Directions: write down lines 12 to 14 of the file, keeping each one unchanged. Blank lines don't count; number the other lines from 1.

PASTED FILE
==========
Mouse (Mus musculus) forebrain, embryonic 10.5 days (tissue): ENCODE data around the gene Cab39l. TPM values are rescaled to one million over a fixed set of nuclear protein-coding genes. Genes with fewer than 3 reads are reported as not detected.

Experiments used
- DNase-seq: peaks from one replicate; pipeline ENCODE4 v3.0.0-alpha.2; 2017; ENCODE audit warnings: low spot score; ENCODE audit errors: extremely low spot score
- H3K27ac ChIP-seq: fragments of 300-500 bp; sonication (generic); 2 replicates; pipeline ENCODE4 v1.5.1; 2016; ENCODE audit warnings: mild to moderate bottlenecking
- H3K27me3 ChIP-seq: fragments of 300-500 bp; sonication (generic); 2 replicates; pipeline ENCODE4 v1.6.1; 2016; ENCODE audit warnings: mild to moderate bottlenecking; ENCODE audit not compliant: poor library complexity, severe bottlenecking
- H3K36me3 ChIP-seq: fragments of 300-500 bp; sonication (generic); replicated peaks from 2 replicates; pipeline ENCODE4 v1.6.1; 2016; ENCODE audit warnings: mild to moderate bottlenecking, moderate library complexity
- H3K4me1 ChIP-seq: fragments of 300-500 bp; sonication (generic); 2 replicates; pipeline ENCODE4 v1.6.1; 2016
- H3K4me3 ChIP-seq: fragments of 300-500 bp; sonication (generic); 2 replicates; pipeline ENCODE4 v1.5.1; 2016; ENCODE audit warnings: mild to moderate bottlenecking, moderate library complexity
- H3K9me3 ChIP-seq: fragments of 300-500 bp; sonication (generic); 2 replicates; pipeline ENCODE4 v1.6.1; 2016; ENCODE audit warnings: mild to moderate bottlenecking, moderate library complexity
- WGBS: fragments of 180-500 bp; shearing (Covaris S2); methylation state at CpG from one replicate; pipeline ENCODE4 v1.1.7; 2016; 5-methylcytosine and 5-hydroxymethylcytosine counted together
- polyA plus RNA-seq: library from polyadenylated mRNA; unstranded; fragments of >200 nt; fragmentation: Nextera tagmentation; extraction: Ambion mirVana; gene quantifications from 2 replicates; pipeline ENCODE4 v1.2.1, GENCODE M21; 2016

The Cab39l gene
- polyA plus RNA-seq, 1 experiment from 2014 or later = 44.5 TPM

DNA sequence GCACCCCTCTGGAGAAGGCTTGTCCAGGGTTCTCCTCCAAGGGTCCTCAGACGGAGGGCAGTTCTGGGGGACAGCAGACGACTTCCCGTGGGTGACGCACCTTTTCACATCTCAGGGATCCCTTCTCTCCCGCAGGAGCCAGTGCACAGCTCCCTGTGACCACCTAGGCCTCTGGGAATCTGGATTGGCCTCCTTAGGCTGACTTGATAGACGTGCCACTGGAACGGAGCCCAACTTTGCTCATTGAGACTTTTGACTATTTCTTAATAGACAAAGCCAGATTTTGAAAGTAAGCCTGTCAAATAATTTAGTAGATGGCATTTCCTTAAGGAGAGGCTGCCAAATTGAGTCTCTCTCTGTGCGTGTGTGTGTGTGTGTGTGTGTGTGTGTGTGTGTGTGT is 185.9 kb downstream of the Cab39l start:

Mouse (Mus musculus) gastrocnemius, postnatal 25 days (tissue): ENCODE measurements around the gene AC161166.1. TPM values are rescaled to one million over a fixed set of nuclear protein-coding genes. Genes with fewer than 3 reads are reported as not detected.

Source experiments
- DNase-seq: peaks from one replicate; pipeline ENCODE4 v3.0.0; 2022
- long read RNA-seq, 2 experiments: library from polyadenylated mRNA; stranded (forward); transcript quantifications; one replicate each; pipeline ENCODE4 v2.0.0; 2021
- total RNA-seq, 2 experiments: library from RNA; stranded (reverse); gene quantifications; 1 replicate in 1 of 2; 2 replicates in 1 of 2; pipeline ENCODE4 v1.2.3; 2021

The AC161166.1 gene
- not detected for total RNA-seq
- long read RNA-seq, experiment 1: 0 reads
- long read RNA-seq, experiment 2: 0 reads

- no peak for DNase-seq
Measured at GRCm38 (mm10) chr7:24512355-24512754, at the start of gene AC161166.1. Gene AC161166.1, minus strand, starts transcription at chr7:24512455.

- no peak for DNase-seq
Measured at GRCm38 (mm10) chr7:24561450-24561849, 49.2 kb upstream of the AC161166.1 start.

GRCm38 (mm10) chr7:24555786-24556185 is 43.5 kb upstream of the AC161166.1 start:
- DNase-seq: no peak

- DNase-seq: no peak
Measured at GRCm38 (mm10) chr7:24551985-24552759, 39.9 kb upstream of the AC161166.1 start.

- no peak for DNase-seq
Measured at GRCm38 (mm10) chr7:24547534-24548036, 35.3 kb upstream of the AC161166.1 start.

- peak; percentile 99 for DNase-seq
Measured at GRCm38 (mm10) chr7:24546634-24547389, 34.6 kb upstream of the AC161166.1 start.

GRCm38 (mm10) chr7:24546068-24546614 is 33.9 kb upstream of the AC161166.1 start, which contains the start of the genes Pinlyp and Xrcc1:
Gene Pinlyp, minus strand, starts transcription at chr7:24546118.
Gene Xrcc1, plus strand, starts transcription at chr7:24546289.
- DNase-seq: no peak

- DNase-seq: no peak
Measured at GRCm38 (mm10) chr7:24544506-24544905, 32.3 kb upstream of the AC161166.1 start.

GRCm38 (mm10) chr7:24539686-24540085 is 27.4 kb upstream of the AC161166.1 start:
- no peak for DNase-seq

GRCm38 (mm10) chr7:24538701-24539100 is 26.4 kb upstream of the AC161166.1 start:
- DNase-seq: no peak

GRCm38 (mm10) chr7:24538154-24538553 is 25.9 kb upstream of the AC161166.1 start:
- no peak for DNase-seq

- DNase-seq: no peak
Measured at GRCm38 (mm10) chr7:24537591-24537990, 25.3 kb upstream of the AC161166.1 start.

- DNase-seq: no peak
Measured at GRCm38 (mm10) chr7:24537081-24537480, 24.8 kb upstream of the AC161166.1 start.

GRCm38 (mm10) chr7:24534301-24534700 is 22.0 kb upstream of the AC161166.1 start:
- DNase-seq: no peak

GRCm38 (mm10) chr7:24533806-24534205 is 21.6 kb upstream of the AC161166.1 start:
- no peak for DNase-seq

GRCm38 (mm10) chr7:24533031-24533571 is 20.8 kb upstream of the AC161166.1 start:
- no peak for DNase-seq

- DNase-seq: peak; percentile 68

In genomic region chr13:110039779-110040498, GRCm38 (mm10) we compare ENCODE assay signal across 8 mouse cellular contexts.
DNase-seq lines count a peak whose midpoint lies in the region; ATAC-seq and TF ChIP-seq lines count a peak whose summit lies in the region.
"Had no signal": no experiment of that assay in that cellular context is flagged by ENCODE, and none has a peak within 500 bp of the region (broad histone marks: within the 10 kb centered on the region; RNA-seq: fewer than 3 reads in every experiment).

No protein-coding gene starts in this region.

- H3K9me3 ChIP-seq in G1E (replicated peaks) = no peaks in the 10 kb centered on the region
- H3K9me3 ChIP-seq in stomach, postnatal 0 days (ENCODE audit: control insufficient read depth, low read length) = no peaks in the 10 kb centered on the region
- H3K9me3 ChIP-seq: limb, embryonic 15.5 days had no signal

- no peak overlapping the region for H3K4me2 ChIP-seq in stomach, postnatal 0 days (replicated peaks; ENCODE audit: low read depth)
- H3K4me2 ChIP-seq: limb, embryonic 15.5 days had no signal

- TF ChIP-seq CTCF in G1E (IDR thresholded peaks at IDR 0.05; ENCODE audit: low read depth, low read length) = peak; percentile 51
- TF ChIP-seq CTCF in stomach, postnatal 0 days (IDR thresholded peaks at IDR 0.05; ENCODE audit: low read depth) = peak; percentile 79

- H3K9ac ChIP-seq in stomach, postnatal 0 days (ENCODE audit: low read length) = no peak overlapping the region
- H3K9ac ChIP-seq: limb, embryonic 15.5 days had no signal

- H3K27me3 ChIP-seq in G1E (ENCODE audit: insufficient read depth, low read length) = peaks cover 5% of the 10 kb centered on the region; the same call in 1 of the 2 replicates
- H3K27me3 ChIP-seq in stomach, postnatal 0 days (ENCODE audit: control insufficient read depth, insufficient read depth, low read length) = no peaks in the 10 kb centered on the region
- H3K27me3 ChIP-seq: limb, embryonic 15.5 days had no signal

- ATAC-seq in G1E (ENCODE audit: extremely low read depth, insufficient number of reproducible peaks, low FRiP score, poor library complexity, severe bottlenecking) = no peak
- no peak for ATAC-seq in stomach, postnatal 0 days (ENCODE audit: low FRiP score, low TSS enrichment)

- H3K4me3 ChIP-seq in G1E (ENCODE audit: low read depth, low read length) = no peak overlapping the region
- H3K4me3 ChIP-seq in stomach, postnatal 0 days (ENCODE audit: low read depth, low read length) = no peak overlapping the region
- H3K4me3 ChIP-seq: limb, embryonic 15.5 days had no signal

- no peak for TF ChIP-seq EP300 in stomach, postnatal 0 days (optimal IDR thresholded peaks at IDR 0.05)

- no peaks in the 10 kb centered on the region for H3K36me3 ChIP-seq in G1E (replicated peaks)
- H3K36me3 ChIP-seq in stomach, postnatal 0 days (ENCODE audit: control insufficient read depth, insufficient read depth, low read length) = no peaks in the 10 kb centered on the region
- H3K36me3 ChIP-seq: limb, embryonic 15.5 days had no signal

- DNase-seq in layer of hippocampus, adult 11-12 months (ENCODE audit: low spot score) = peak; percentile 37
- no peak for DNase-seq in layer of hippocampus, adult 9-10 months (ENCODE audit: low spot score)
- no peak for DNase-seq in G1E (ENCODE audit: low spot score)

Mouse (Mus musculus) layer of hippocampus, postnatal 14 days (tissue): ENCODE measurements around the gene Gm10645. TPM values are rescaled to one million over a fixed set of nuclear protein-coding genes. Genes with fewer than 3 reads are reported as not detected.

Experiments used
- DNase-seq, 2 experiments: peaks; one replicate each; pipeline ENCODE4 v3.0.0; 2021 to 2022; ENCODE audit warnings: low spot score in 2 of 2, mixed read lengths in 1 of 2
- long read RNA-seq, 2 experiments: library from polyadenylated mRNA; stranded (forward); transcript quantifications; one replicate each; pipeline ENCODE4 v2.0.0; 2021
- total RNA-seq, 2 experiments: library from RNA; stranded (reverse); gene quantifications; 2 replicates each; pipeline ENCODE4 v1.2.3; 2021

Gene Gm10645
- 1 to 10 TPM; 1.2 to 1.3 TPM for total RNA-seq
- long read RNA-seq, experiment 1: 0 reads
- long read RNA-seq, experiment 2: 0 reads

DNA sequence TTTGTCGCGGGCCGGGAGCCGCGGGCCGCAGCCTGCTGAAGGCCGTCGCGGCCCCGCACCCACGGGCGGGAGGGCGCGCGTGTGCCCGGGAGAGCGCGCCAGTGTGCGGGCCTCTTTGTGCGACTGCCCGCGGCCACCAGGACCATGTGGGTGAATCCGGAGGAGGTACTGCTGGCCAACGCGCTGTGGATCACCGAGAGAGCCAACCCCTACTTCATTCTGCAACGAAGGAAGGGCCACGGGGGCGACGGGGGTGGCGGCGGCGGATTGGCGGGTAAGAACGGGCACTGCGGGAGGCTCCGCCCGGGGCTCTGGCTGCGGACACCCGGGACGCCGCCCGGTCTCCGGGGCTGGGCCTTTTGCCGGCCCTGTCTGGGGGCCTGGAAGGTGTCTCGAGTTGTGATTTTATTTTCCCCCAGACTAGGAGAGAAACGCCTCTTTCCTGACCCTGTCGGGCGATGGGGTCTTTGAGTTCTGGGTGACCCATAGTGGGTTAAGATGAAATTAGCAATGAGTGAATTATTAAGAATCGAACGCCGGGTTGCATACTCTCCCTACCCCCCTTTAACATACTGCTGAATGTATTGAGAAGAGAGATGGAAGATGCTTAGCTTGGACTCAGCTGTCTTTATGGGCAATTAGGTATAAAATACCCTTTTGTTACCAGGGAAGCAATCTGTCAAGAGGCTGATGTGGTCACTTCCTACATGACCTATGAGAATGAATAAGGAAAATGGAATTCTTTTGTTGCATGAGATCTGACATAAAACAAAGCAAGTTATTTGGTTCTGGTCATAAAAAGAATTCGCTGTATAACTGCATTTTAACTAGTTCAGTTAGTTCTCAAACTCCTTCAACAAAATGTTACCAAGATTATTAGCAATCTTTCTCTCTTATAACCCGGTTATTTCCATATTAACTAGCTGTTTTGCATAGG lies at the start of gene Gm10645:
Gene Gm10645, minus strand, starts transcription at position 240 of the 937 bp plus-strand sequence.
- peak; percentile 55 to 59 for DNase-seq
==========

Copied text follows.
The Cab39l gene
- polyA plus RNA-seq, 1 experiment from 2014 or later = 44.5 TPM

DNA sequence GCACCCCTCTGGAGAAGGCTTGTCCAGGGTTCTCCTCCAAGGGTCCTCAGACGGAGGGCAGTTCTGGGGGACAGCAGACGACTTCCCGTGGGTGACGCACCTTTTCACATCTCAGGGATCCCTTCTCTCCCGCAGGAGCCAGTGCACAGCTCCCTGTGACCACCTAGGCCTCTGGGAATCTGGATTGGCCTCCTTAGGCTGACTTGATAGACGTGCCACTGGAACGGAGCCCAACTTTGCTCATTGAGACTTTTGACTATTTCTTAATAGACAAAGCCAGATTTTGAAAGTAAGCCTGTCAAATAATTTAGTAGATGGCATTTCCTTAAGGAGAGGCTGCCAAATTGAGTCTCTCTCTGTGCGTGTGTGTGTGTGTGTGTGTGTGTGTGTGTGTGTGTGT is 185.9 kb downstream of the Cab39l start: